In a meeting with the U.S. ambassador in March 2007, described in a cable released by WikiLeaks, Salman said the social and cultural reforms instigated by King Abdullah had to move slowly for fear of a conservative backlash.

He also argued against the introduction of democracy in the kingdom, citing regional and tribal divisions, and told the ambassador that a solution to the Palestinian-Israeli conflict was necessary for Middle East stability.

Jordan said Prince Salman had initially refused to believe Saudis participated in the Sept 11, 2001, attacks on the United States, but his attitude changed in the face of increasingly solid evidence that 15 of the 19 hijackers were Saudis.

“He doesn’t blindly accept everything the United States says, but at the same time he understands the importance of the relationship, which goes beyond oil,” Jordan said.

ROYAL POWER

With his strong, bearded features, Salman is the prince who is said to resemble his father, King Abdulaziz Ibn Saud, more closely than do any of his brothers.

Ibn Saud recaptured his family’s old stronghold of Riyadh in 1902 with a small group of followers fired by an austere vision of Islam, setting off a three-decade campaign of conquest that carved out the modern borders of a kingdom founded in 1932.

As one of the so-called “Sudairi seven” – the brothers born to Ibn Saud by his favourite wife Hassa bint Ahmed al-Sudairi – Salman has been at the centre of royal power for decades.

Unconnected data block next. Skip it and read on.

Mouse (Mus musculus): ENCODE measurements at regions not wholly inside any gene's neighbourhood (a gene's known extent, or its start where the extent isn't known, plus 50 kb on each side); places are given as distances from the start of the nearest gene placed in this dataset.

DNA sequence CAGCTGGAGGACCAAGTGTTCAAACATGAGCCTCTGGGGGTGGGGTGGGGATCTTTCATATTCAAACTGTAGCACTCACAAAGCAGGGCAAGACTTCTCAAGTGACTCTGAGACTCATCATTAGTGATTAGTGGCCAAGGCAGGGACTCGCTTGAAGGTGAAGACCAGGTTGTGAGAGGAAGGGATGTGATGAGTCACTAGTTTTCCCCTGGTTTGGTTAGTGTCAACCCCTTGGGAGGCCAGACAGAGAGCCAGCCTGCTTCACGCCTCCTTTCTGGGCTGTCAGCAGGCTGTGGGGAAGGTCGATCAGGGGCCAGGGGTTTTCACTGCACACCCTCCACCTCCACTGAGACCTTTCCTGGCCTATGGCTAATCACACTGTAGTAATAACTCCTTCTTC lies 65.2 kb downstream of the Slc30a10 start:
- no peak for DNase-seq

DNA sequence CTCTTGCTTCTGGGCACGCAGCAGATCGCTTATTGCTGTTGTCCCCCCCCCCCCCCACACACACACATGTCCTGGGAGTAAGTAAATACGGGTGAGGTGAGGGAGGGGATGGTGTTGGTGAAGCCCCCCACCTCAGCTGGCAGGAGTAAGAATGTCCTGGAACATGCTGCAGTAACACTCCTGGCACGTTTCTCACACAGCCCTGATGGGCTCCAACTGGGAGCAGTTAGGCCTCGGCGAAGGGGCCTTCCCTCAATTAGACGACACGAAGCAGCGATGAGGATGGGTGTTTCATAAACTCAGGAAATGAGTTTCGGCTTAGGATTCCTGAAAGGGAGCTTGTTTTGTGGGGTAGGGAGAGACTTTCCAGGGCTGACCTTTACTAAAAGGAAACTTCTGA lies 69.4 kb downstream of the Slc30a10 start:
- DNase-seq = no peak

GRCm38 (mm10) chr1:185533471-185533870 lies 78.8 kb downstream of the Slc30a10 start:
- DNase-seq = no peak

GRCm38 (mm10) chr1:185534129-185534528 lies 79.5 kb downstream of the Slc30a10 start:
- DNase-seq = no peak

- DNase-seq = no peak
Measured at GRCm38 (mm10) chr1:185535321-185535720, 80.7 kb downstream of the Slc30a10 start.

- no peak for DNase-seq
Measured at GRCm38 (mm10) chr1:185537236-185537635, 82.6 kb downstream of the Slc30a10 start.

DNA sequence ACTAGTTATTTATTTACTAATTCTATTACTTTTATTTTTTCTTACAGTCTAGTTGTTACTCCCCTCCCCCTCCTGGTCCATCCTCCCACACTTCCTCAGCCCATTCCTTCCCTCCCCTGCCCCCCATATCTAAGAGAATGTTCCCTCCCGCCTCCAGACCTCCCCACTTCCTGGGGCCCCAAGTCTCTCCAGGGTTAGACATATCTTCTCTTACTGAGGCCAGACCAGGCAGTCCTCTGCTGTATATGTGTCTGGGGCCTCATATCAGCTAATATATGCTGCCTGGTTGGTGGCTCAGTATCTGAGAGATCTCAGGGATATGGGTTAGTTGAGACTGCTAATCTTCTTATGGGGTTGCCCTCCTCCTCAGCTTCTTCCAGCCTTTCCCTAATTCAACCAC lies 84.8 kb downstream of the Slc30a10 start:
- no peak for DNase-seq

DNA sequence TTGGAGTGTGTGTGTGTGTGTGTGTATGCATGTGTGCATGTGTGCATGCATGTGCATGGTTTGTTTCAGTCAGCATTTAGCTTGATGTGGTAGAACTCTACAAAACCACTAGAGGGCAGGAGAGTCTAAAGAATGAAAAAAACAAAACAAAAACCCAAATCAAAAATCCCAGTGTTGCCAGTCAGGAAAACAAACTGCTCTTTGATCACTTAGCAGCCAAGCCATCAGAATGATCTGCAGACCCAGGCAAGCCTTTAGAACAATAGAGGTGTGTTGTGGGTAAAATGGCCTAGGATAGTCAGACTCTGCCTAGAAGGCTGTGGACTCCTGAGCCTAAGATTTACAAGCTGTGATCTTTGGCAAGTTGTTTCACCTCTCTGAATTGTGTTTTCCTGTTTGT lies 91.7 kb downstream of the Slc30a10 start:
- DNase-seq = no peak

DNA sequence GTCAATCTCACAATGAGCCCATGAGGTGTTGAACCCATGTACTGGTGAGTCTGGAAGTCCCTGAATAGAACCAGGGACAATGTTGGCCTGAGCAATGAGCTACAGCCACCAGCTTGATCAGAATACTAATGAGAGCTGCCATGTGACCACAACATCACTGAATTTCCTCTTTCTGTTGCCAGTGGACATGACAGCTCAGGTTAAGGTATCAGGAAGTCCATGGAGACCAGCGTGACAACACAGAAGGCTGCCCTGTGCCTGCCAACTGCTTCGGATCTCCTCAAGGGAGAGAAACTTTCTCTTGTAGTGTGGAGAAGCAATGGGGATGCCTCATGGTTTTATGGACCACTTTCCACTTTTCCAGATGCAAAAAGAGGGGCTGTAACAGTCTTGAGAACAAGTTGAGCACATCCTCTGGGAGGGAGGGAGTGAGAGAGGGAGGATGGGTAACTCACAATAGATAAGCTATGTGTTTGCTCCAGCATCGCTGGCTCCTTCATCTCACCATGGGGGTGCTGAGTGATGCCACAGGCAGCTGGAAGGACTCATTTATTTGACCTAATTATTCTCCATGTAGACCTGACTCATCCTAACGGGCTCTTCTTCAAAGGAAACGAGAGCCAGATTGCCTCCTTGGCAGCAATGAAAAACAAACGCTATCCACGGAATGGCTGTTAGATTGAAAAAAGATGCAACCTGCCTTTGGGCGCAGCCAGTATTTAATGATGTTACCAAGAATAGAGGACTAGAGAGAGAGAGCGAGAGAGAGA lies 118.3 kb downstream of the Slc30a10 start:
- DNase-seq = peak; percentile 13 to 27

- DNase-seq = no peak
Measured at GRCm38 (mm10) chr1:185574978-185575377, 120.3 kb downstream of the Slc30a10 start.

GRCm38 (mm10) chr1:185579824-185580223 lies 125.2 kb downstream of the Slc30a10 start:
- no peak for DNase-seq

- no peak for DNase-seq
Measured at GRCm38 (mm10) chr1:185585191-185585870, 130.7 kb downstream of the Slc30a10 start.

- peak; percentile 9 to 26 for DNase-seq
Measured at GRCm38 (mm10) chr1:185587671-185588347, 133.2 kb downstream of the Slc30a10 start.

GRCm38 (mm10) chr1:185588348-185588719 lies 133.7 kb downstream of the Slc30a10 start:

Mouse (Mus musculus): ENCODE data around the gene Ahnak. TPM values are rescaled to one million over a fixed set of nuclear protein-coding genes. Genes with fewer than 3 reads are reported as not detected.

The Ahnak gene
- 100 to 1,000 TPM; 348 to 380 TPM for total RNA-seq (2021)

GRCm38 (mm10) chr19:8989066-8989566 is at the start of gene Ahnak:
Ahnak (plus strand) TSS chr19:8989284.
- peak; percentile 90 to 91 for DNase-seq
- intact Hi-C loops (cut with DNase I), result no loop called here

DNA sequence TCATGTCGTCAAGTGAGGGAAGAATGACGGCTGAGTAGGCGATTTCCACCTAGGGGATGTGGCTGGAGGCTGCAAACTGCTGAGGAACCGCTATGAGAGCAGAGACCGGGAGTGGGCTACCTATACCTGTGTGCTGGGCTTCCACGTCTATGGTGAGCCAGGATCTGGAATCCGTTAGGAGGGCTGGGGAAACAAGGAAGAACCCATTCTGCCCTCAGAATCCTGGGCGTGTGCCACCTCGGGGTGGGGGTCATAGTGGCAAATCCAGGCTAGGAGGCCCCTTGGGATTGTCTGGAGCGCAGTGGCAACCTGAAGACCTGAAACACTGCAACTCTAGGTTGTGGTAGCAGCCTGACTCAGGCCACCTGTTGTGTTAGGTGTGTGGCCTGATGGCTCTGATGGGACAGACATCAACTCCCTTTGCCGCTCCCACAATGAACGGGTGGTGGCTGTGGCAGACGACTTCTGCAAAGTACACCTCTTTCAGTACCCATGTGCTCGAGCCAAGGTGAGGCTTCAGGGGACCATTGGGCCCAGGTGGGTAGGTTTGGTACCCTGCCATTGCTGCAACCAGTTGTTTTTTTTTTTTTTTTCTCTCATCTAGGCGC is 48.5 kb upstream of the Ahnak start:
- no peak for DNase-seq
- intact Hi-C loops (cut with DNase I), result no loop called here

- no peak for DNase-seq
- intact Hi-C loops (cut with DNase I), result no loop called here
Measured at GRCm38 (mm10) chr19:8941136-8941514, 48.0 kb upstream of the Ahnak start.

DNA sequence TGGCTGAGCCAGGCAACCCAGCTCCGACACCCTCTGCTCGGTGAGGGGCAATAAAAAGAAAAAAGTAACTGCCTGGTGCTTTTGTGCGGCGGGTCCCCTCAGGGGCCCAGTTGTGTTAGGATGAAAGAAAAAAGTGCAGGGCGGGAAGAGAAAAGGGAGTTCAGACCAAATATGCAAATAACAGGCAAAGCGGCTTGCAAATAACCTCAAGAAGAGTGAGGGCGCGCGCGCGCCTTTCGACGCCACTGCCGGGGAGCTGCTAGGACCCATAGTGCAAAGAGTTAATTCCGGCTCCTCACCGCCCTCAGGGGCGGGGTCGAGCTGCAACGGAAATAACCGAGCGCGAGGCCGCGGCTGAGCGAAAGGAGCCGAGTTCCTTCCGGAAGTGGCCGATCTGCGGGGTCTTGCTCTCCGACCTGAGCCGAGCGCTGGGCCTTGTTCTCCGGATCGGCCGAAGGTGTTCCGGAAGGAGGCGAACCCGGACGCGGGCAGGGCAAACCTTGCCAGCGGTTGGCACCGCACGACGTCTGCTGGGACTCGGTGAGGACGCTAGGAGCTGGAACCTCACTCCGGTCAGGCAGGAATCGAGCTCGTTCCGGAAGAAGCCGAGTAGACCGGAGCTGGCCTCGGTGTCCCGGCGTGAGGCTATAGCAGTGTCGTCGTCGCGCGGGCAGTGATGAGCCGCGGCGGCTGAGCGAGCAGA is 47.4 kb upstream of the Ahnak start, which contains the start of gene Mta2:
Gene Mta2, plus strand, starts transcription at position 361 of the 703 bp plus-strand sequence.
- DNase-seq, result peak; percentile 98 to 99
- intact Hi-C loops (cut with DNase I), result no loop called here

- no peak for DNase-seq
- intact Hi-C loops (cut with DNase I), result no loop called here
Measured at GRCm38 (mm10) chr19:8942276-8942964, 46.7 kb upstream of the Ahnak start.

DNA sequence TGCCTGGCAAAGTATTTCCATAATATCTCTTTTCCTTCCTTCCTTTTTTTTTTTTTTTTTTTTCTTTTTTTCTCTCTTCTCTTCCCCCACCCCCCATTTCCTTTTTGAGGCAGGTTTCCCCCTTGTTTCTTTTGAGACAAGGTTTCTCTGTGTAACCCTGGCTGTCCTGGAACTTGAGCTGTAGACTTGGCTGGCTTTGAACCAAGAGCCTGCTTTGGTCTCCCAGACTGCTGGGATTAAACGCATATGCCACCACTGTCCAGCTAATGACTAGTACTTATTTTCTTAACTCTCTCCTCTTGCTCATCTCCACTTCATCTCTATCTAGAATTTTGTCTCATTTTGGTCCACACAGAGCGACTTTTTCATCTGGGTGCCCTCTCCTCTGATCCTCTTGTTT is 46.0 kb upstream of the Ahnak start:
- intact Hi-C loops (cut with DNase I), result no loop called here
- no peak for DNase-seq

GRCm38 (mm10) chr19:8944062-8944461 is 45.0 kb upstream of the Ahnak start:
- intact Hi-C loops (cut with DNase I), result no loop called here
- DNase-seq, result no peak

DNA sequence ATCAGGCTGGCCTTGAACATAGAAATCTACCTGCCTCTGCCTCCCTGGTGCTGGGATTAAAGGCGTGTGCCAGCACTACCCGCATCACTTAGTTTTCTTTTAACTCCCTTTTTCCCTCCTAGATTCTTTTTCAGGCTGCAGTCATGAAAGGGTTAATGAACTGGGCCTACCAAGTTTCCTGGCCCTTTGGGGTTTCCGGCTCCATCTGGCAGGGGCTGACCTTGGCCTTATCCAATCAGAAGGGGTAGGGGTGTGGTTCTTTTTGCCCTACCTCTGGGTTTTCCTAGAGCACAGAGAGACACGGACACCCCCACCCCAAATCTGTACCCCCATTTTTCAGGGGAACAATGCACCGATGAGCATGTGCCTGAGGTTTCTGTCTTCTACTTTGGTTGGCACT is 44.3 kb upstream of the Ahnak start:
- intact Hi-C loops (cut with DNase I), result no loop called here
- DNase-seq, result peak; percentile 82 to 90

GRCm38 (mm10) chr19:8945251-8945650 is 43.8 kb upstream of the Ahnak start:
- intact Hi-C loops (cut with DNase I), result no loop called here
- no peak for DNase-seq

His full brothers in a family of more than 30 half-brothers include the late King Fahd and Crown Princes Sultan and Nayef, and former interior minister Prince Ahmed.

Salman was born in 1936 in Riyadh, then a mud-brick oasis town deep in the interior of a new kingdom that had not yet discovered oil, depending instead on revenue from pilgrims to Mecca and Medina, date farming and camel herding.

Yet one son, Prince Sultan bin Salman, became the first Arab astronaut, flying on the U.S. space shuttle Discovery in 1985.

Prince Sultan is now the kingdom’s tourism minister while another son, Prince Abdulaziz, is the deputy oil minister.

In his five decades administering Riyadh and its surroundings, Salman oversaw the development of the capital from a large desert town into a metropolis of 4.6 million people.

Prince Salman was taught in the “princes’ school” set up in Ibn Saud’s palace by the imam of the Grand Mosque of Mecca, signalling the importance that Ibn Saud attached to the centrality of pure Islamic belief in the kingdom he created.

— Phuket Gazette Editors